You might be an entrepreneur if…every time your credit card works in a public place you feel an overwhelming sense of relief.
Of course I’m talking about business credit cards, not personal credit cards. My wife manages our personal finances so those are always in good order. I, however, being of a somewhat riskier nature than my wife, prefer the wild ride. And so on a regular basis I’ll take someone to lunch, and then as I’m sitting there, waiting for the bill, I suddenly realize I haven’t checked my Amex or Visa accounts for a few days, and something could have gone through automatically, and for all I know this transaction for lunch is going to get declined and I’m going to be in the embarassing spot of having to ask my guest to pay for the lunch because I’m not into carrying cash around. But the bill comes, the card goes, it comes back approved, and unbeknownst to my guest I feel like I just dodged a bullet.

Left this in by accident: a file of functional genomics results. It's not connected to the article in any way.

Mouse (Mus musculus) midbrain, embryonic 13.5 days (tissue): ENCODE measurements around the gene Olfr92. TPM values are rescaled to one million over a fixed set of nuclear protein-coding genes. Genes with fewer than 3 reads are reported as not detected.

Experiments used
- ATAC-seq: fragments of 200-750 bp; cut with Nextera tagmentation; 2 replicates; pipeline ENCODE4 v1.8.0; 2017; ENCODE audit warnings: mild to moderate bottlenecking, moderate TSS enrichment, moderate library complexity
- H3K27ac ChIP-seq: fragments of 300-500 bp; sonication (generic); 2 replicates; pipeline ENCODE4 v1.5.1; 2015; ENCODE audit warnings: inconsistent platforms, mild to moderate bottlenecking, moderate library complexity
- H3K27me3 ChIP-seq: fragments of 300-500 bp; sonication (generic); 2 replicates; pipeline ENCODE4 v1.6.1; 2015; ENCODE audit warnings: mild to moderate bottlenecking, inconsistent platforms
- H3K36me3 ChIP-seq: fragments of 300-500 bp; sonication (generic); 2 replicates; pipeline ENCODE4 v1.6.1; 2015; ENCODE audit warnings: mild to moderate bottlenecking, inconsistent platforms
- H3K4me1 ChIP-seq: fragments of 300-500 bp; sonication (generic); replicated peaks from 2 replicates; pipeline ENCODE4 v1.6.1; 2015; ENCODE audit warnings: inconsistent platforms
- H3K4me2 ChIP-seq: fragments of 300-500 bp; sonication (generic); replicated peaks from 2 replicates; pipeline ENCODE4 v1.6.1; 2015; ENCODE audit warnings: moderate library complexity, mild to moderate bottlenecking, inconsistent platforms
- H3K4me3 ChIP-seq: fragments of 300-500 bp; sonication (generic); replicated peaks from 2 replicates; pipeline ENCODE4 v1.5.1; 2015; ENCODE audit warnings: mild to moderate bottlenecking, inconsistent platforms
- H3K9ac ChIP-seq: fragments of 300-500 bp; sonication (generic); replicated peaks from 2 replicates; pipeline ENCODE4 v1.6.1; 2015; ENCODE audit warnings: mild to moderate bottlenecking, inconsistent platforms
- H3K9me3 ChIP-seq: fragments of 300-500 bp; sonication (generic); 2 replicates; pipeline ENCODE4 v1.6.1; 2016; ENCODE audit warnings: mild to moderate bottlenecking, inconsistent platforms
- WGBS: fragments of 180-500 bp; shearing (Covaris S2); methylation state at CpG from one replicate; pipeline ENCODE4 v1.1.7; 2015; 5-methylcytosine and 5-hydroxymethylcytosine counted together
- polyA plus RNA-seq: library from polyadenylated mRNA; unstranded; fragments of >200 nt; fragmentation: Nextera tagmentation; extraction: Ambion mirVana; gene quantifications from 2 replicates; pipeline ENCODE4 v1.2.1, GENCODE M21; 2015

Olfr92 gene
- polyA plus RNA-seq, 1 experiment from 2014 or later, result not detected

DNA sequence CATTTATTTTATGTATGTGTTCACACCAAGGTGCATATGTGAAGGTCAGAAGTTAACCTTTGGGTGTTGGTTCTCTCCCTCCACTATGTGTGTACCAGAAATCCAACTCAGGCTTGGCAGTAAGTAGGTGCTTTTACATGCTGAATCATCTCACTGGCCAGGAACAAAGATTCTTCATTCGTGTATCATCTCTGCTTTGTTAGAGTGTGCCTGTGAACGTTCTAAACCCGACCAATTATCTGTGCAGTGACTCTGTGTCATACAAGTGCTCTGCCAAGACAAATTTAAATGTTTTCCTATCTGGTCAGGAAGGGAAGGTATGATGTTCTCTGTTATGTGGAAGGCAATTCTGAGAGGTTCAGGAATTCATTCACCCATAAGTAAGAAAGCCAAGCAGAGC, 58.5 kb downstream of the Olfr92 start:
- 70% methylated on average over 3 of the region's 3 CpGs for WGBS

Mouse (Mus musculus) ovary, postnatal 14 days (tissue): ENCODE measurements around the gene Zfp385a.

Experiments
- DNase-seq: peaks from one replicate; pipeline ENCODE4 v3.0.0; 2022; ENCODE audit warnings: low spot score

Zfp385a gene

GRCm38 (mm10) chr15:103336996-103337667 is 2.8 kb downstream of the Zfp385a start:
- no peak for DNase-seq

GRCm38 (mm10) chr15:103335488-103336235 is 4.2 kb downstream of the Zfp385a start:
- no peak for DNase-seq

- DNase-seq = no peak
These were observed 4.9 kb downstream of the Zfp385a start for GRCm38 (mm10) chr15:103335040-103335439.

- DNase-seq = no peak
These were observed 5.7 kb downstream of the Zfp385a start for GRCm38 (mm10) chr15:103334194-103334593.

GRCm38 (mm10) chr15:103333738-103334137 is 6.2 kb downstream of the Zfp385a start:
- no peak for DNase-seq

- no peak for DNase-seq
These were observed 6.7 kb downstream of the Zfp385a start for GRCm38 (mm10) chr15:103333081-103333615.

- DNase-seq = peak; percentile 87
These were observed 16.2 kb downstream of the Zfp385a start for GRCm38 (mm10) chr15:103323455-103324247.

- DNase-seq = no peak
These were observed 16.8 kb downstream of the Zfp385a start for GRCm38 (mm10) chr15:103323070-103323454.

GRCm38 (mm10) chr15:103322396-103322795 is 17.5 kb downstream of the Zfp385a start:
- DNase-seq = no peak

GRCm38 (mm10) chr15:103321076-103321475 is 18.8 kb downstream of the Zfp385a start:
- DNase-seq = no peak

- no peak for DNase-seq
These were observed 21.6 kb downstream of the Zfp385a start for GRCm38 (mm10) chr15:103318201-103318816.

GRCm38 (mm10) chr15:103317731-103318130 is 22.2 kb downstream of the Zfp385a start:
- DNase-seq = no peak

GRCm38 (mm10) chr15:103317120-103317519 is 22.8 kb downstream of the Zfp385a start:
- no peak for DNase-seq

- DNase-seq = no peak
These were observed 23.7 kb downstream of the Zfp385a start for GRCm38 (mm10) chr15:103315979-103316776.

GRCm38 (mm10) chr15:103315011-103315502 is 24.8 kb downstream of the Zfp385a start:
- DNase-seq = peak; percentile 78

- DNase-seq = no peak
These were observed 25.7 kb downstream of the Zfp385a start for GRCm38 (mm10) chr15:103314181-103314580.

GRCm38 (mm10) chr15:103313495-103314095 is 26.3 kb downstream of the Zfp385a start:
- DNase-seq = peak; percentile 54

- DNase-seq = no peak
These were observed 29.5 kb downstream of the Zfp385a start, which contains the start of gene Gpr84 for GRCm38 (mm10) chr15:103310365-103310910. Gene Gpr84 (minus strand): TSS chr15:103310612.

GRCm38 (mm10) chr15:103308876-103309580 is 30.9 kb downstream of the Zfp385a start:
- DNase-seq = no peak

The experience is not limited to restaurants, but certainly it’s more stressful to have your card declined in public. If you go to purchase something online and you get denied, no biggie, because nobody is watching. But when, in public, you pull out one card and it gets declined, then you pull out another card and it gets declined, and then you have to pull five bucks out of the ashtray of your car to pay for something, that gets to be a little embarassing.
This is all part of the joy of being in debt. I wouldn’t max out the cards if that was the only way I could pay some of my bills, but for the time being, it’s less stressful to owe money to a faceless corporation then to my friend’s company, and in some cases even less expensive, although certainly not cheap. One of these days I should add up how much I’ve paid out in interest and late fees over the past four years. I wouldn’t be surprised if the average is about $10K per year. But when you can’t pay, you can’t pay, and so you end up paying more.